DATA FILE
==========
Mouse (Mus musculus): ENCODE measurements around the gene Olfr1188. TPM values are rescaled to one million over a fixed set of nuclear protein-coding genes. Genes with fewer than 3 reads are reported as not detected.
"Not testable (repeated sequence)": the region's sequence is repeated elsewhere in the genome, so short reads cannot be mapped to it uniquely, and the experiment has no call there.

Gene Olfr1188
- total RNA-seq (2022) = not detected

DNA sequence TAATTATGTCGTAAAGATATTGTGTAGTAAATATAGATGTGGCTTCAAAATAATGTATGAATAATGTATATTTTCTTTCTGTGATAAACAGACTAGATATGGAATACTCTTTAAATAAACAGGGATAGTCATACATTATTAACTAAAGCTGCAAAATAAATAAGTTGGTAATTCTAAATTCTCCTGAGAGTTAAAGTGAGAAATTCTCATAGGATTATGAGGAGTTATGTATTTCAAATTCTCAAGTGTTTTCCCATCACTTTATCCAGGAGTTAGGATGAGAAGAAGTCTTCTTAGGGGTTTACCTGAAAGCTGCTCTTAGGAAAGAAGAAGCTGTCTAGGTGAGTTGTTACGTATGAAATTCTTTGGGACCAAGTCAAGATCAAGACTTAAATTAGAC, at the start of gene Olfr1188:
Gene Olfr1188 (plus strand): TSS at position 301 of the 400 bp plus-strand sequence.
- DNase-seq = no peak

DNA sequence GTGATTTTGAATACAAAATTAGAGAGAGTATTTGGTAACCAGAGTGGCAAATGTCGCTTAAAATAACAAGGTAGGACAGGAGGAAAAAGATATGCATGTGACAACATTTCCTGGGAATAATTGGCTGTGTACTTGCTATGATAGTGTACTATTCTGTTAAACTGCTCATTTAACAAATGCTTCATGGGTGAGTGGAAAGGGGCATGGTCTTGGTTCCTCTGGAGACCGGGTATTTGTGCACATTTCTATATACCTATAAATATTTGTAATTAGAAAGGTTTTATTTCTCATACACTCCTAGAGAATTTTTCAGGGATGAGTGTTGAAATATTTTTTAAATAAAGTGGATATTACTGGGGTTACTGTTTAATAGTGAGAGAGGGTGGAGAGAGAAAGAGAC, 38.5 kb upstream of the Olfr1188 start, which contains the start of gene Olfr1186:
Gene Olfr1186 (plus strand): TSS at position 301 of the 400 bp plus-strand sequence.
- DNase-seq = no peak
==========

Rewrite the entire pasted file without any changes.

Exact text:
Mouse (Mus musculus): ENCODE measurements around the gene Olfr1188. TPM values are rescaled to one million over a fixed set of nuclear protein-coding genes. Genes with fewer than 3 reads are reported as not detected.
"Not testable (repeated sequence)": the region's sequence is repeated elsewhere in the genome, so short reads cannot be mapped to it uniquely, and the experiment has no call there.

Gene Olfr1188
- total RNA-seq (2022) = not detected

DNA sequence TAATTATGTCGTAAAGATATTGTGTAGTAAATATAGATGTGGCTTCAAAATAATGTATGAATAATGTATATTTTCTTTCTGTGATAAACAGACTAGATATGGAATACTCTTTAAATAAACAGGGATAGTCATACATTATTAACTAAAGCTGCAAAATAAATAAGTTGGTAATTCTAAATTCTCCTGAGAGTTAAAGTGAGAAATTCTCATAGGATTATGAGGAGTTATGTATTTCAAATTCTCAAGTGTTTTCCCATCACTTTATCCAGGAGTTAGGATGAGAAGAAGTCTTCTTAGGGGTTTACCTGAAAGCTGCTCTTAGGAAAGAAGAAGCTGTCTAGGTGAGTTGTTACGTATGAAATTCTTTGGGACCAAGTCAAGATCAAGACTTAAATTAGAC, at the start of gene Olfr1188:
Gene Olfr1188 (plus strand): TSS at position 301 of the 400 bp plus-strand sequence.
- DNase-seq = no peak

DNA sequence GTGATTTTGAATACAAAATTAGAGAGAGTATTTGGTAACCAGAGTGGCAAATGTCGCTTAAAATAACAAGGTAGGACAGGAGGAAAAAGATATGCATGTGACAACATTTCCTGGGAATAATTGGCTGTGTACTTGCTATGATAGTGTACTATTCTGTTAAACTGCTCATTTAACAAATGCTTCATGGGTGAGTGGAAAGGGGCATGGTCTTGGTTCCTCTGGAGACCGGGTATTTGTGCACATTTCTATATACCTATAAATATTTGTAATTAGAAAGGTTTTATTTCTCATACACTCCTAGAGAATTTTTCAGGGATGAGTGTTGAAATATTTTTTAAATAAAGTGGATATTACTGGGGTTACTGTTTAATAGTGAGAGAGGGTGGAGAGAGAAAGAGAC, 38.5 kb upstream of the Olfr1188 start, which contains the start of gene Olfr1186:
Gene Olfr1186 (plus strand): TSS at position 301 of the 400 bp plus-strand sequence.
- DNase-seq = no peak